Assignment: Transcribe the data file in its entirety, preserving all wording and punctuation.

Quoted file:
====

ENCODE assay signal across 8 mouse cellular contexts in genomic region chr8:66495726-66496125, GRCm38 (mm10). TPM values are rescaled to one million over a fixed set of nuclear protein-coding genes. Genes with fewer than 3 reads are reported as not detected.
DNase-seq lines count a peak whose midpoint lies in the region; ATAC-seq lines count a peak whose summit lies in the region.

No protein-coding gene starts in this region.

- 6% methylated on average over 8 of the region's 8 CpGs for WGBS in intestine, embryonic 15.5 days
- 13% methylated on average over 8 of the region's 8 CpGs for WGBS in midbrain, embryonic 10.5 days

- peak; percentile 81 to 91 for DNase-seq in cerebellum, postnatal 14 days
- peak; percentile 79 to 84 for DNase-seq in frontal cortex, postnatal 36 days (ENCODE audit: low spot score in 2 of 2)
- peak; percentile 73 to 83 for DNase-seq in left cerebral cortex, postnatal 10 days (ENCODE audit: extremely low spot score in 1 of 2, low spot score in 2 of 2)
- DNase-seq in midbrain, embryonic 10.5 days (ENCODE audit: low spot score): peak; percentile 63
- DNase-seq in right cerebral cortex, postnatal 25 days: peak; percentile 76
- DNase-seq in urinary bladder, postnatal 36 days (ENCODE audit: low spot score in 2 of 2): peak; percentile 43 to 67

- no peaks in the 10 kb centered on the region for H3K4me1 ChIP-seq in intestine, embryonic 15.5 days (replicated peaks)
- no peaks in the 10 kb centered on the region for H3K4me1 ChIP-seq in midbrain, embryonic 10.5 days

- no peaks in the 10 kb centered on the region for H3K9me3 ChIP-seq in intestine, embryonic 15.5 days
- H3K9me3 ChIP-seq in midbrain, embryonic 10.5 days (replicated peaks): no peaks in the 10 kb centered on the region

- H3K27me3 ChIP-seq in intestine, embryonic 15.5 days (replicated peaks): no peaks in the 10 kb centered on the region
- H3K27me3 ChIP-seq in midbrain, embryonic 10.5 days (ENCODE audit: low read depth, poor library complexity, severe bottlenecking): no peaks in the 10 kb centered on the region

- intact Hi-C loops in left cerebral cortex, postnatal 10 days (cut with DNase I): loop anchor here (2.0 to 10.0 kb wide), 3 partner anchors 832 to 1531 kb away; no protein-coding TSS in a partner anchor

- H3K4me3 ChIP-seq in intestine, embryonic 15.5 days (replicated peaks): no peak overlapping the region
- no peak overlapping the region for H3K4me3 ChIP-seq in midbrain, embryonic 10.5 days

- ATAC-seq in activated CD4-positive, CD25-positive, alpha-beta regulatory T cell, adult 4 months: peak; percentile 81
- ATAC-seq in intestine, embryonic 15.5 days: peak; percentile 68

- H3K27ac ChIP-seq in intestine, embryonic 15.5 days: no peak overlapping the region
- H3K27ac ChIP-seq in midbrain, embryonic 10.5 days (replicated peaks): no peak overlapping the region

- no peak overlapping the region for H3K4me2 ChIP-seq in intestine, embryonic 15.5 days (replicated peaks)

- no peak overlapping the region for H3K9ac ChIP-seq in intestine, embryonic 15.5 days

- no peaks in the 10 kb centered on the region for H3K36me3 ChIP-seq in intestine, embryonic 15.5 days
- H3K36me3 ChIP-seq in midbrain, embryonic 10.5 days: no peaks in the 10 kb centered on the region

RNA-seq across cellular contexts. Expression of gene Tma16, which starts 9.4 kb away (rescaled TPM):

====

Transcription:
ENCODE assay signal across 8 mouse cellular contexts in genomic region chr8:66495726-66496125, GRCm38 (mm10). TPM values are rescaled to one million over a fixed set of nuclear protein-coding genes. Genes with fewer than 3 reads are reported as not detected.
DNase-seq lines count a peak whose midpoint lies in the region; ATAC-seq lines count a peak whose summit lies in the region.

No protein-coding gene starts in this region.

- 6% methylated on average over 8 of the region's 8 CpGs for WGBS in intestine, embryonic 15.5 days
- 13% methylated on average over 8 of the region's 8 CpGs for WGBS in midbrain, embryonic 10.5 days

- peak; percentile 81 to 91 for DNase-seq in cerebellum, postnatal 14 days
- peak; percentile 79 to 84 for DNase-seq in frontal cortex, postnatal 36 days (ENCODE audit: low spot score in 2 of 2)
- peak; percentile 73 to 83 for DNase-seq in left cerebral cortex, postnatal 10 days (ENCODE audit: extremely low spot score in 1 of 2, low spot score in 2 of 2)
- DNase-seq in midbrain, embryonic 10.5 days (ENCODE audit: low spot score): peak; percentile 63
- DNase-seq in right cerebral cortex, postnatal 25 days: peak; percentile 76
- DNase-seq in urinary bladder, postnatal 36 days (ENCODE audit: low spot score in 2 of 2): peak; percentile 43 to 67

- no peaks in the 10 kb centered on the region for H3K4me1 ChIP-seq in intestine, embryonic 15.5 days (replicated peaks)
- no peaks in the 10 kb centered on the region for H3K4me1 ChIP-seq in midbrain, embryonic 10.5 days

- no peaks in the 10 kb centered on the region for H3K9me3 ChIP-seq in intestine, embryonic 15.5 days
- H3K9me3 ChIP-seq in midbrain, embryonic 10.5 days (replicated peaks): no peaks in the 10 kb centered on the region

- H3K27me3 ChIP-seq in intestine, embryonic 15.5 days (replicated peaks): no peaks in the 10 kb centered on the region
- H3K27me3 ChIP-seq in midbrain, embryonic 10.5 days (ENCODE audit: low read depth, poor library complexity, severe bottlenecking): no peaks in the 10 kb centered on the region

- intact Hi-C loops in left cerebral cortex, postnatal 10 days (cut with DNase I): loop anchor here (2.0 to 10.0 kb wide), 3 partner anchors 832 to 1531 kb away; no protein-coding TSS in a partner anchor

- H3K4me3 ChIP-seq in intestine, embryonic 15.5 days (replicated peaks): no peak overlapping the region
- no peak overlapping the region for H3K4me3 ChIP-seq in midbrain, embryonic 10.5 days

- ATAC-seq in activated CD4-positive, CD25-positive, alpha-beta regulatory T cell, adult 4 months: peak; percentile 81
- ATAC-seq in intestine, embryonic 15.5 days: peak; percentile 68

- H3K27ac ChIP-seq in intestine, embryonic 15.5 days: no peak overlapping the region
- H3K27ac ChIP-seq in midbrain, embryonic 10.5 days (replicated peaks): no peak overlapping the region

- no peak overlapping the region for H3K4me2 ChIP-seq in intestine, embryonic 15.5 days (replicated peaks)

- no peak overlapping the region for H3K9ac ChIP-seq in intestine, embryonic 15.5 days

- no peaks in the 10 kb centered on the region for H3K36me3 ChIP-seq in intestine, embryonic 15.5 days
- H3K36me3 ChIP-seq in midbrain, embryonic 10.5 days: no peaks in the 10 kb centered on the region

RNA-seq across cellular contexts. Expression of gene Tma16, which starts 9.4 kb away (rescaled TPM):